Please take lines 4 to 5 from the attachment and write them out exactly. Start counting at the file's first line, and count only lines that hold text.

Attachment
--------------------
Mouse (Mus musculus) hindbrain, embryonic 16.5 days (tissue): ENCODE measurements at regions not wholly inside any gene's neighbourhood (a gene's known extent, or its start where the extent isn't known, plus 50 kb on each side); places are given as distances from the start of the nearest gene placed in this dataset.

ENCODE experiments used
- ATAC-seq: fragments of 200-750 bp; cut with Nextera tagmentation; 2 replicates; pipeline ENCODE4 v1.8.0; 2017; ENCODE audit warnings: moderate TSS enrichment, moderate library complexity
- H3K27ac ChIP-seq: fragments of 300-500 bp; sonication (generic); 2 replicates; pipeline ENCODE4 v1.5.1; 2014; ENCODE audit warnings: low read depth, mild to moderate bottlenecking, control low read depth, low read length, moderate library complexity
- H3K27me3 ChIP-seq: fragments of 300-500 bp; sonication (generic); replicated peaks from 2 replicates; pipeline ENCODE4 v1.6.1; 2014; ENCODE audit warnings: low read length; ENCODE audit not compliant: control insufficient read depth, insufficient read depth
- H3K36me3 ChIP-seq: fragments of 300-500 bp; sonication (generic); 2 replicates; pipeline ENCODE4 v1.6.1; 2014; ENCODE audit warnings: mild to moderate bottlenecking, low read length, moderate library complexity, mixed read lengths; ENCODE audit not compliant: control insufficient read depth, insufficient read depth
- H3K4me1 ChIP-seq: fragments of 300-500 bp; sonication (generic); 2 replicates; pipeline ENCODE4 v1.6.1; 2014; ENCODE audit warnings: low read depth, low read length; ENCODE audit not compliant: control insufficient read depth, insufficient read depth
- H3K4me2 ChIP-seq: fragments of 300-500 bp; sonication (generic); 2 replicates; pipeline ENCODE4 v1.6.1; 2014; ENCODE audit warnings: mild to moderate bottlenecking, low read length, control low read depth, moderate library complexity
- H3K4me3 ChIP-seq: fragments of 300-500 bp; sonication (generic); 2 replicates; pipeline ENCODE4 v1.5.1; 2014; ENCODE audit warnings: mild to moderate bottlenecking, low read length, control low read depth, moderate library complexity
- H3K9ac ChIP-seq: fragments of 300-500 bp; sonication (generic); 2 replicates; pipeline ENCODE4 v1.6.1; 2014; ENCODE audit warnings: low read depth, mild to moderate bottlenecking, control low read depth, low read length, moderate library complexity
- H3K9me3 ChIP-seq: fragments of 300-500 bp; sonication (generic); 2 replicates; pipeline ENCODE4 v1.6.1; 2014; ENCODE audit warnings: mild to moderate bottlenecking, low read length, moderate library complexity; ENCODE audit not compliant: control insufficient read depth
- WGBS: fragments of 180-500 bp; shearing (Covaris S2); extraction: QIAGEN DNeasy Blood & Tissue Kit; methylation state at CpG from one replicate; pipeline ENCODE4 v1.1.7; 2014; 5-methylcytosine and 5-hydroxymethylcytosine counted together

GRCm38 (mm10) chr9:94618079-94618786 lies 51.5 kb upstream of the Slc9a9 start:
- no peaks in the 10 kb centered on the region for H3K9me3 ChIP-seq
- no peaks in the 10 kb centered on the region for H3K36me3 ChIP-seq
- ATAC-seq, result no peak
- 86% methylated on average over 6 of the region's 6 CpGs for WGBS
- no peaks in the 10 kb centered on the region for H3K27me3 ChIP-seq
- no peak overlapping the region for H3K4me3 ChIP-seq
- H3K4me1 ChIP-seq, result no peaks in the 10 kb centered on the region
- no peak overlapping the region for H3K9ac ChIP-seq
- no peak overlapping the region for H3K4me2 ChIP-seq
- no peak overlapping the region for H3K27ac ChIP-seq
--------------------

- H3K27ac ChIP-seq: fragments of 300-500 bp; sonication (generic); 2 replicates; pipeline ENCODE4 v1.5.1; 2014; ENCODE audit warnings: low read depth, mild to moderate bottlenecking, control low read depth, low read length, moderate library complexity
- H3K27me3 ChIP-seq: fragments of 300-500 bp; sonication (generic); replicated peaks from 2 replicates; pipeline ENCODE4 v1.6.1; 2014; ENCODE audit warnings: low read length; ENCODE audit not compliant: control insufficient read depth, insufficient read depth